Weight Bias and Weight Loss Treatment Outcomes in Treatment-Seeking Adults
BACKGROUND: Few studies have explored the relationship between weight bias and weight loss treatment outcomes.
PURPOSE: This investigation examined the relationship between implicit and explicit weight bias and (a) program attrition, (b) weight loss, (c) self-monitoring adherence, (d) daily exercise levels and overall caloric expenditure, (e) daily caloric intake, and (f) daily caloric deficit among overweight/obese treatment-seeking adults.
METHODS: Forty-six overweight/obese adults (body mass index > or = 27 kg/m(2)) participating in an 18-week, stepped-care, behavioral weight loss program completed implicit and explicit measures of weight bias. Participants were instructed to self-monitor and electronically report daily energy intake, exercise, and energy expenditure.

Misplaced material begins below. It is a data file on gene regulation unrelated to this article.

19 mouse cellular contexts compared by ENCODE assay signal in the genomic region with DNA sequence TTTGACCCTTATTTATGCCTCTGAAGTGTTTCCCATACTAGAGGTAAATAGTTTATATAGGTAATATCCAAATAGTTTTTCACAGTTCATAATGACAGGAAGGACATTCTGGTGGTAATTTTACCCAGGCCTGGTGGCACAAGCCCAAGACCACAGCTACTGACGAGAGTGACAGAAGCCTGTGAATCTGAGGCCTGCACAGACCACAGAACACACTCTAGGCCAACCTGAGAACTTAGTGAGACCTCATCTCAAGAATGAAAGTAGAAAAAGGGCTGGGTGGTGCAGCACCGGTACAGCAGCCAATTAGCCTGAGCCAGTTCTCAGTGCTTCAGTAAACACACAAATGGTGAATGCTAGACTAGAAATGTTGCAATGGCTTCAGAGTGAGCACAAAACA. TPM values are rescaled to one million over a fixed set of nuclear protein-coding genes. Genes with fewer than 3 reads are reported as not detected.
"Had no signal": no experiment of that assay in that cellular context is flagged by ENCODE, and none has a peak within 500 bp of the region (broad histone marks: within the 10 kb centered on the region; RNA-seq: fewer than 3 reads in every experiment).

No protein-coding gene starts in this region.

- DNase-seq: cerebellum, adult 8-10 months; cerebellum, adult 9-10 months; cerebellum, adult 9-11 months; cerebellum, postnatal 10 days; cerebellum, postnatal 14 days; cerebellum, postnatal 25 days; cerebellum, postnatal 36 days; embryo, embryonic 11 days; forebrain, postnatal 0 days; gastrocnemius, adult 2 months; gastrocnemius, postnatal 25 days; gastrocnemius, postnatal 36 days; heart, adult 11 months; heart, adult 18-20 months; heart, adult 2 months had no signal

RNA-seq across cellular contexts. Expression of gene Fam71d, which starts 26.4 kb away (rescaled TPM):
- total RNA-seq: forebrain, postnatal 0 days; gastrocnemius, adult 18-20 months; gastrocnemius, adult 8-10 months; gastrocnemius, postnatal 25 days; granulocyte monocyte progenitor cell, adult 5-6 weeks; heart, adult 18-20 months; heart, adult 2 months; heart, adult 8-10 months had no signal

RESULTS: Greater weight bias was associated with inconsistent self-monitoring, greater caloric intake, lower energy expenditure and exercise, creation of a smaller caloric deficit, higher program attrition, as well as less weight loss during the self-help phase of the stepped-care treatment.
CONCLUSIONS: Weight bias may interfere with overweight/obese treatment-seeking adults' ability to achieve optimal health.
Availability via databases maintained by the United States National Library of Medicine.
Carels, Robert A.; Young, K M.; Wott, C B.; Harper, J; Gumble, A; Oehlhof, M W.; and Clayton, A M., "Weight Bias and Weight Loss Treatment Outcomes in Treatment-Seeking Adults" (2009). Psychology Faculty Publications. 27.
Annals of Behavioral Medicine
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